Now, let us say you apply for the program, meeting the work experience criteria but not the academic criteria. You have your SOPs and LORs ready, and have exceeded the minimum GRE score required by 2 points. What are the odds that you will be chosen, over an applicant with an almost identical profile but has not taken the GRE? Those are odds that are overwhelmingly in your favour.
If you noticed, your academic background, your work experience, projects and LORs, are all extremely subjective. The underlying timeline of your life, the socio-economic factors that have influenced your being, and the spirit of the individual you are, cannot be accurately compared with another individual’s profile in order to determine who should be chosen for the program. This is why standardized tests are important, for they offer an objective viewpoint to your profile. They provide a holistic angle to profile evaluation, and offer supplementary data points that illuminate your capabilities of being able to handle the program.
Take a look at the following information regarding feasible GRE Verbal and Quant Scores for various streams:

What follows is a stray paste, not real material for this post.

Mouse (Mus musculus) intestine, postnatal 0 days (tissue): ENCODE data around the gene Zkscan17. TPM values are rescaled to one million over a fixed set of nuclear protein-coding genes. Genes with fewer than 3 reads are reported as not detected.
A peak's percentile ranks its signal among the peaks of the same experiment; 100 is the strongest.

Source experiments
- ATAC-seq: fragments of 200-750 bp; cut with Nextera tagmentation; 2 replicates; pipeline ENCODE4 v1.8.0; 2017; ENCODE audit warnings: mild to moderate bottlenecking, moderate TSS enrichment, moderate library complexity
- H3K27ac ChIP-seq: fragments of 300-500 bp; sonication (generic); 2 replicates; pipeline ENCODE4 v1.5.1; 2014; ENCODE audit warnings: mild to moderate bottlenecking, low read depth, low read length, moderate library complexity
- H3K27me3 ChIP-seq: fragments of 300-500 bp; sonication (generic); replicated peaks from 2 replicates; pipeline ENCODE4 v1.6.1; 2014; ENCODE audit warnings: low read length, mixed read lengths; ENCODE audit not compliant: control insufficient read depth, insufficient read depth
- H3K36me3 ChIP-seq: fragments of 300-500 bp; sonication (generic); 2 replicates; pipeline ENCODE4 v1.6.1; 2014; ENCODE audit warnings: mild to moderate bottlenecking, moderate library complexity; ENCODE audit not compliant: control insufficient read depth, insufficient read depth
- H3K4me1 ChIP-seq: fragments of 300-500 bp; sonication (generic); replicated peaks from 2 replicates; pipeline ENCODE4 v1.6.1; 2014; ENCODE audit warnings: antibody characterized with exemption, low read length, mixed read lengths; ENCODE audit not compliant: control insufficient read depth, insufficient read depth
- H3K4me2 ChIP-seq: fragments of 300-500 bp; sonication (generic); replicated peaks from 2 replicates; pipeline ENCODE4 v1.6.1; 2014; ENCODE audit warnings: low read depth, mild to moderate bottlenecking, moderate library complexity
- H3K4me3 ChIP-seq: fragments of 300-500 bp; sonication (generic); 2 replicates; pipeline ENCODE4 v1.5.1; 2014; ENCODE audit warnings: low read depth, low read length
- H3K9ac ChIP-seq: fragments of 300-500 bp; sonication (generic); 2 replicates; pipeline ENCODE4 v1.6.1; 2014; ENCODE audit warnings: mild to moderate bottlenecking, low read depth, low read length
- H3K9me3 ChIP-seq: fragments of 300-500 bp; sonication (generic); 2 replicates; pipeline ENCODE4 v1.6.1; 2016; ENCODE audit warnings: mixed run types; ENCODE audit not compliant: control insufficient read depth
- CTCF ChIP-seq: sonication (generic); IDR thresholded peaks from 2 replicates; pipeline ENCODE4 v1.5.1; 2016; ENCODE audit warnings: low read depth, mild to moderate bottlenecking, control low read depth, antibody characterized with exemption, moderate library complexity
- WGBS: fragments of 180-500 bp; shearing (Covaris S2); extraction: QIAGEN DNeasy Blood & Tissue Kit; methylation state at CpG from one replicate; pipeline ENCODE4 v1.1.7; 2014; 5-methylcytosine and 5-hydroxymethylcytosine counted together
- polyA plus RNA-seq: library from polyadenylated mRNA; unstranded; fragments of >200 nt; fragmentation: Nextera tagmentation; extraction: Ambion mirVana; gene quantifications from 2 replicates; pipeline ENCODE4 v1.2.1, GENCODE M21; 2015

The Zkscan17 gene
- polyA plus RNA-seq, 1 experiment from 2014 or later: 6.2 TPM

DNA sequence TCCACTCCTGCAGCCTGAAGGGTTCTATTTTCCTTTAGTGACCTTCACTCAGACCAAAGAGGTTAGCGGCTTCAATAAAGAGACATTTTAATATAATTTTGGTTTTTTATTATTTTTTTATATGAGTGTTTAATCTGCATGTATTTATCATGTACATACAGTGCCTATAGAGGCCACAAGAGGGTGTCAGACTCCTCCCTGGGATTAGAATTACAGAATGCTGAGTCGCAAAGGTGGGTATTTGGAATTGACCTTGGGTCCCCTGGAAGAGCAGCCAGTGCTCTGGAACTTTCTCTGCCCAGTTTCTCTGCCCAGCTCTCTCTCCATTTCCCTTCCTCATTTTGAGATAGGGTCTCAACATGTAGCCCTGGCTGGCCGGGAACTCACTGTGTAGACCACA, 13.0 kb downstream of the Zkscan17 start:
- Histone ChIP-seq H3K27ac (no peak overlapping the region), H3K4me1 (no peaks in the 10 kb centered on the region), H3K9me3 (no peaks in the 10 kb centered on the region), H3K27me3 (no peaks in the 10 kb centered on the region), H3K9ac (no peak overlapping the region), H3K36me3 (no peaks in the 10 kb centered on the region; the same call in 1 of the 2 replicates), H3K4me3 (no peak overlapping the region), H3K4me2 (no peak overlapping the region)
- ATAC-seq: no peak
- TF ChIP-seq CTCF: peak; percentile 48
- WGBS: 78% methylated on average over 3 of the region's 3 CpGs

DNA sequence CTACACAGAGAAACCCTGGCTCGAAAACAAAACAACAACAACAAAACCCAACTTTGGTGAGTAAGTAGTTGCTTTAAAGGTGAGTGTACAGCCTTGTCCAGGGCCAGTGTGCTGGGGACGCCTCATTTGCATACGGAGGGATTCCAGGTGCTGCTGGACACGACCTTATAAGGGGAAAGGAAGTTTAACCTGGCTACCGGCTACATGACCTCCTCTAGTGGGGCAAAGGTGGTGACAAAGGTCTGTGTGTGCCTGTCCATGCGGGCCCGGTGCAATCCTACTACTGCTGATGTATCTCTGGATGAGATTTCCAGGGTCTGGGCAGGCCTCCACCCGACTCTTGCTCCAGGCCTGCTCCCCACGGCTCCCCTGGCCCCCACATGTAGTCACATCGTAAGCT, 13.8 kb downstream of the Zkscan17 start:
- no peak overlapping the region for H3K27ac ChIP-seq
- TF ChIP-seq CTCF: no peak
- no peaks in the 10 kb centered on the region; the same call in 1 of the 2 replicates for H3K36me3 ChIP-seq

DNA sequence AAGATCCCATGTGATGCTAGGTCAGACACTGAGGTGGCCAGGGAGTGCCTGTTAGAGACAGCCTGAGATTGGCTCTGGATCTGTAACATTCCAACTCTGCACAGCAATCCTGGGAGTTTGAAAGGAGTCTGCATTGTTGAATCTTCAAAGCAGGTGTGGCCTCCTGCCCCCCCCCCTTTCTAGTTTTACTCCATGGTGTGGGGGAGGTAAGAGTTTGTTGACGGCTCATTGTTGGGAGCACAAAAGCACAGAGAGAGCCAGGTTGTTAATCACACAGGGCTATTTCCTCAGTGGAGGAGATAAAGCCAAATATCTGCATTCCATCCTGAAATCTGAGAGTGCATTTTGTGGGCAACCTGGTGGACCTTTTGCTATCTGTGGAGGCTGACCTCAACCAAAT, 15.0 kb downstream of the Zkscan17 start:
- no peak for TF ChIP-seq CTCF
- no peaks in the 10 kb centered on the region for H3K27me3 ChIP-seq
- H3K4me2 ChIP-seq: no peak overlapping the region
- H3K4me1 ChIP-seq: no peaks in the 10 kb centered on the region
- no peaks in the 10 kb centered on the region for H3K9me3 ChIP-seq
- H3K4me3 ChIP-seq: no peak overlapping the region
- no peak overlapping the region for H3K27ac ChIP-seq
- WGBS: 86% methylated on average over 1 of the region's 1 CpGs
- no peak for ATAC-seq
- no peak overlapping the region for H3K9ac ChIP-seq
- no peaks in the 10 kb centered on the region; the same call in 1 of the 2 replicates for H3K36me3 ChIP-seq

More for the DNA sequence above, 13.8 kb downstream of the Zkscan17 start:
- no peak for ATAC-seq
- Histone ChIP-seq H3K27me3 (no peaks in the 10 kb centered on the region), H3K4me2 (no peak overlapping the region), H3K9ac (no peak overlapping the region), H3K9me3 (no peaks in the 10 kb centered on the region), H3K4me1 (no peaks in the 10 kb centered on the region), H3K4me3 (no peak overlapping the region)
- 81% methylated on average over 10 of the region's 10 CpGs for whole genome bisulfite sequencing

Mean AWA Score
Humanities and Arts
We reiterate: GRE scores are utilised by universities as a measure of raw ability. They help universities identify the candidates who are academically prepared for graduate-level studies.
Your GRE Scores will be valid for 5 years, and you can also defer admits to more viable timeframes. To know more about what a ‘good GRE Score’ looks like, and the minimum GRE scores required by some top universities, head on to this link.
Who can receive the waiver?
A waiver isn’t a free pass for everyone looking to apply for a certain program in a university. They are simply paths to using alternate means of profile evaluation, where other proofs of analytical, verbal, and academic ability come into the fore. The reasoning of the universities (apart from the obvious safety concerns due to the pandemic) is that standardized test scores are simply not needed during a time like this, and that other indicators of academic abilities and success can be utilised for candidate selection. Let us quickly look at some of the most common criteria that universities are using for candidate selection.
- Exceptional Academic Performance.
- An Essay stating your Reasons for claiming the waiver.
- Prior Professional Certifications within the subject areas of the program.
- A Certain Number of years of Work Experience in a demanding job role that proves your calibre.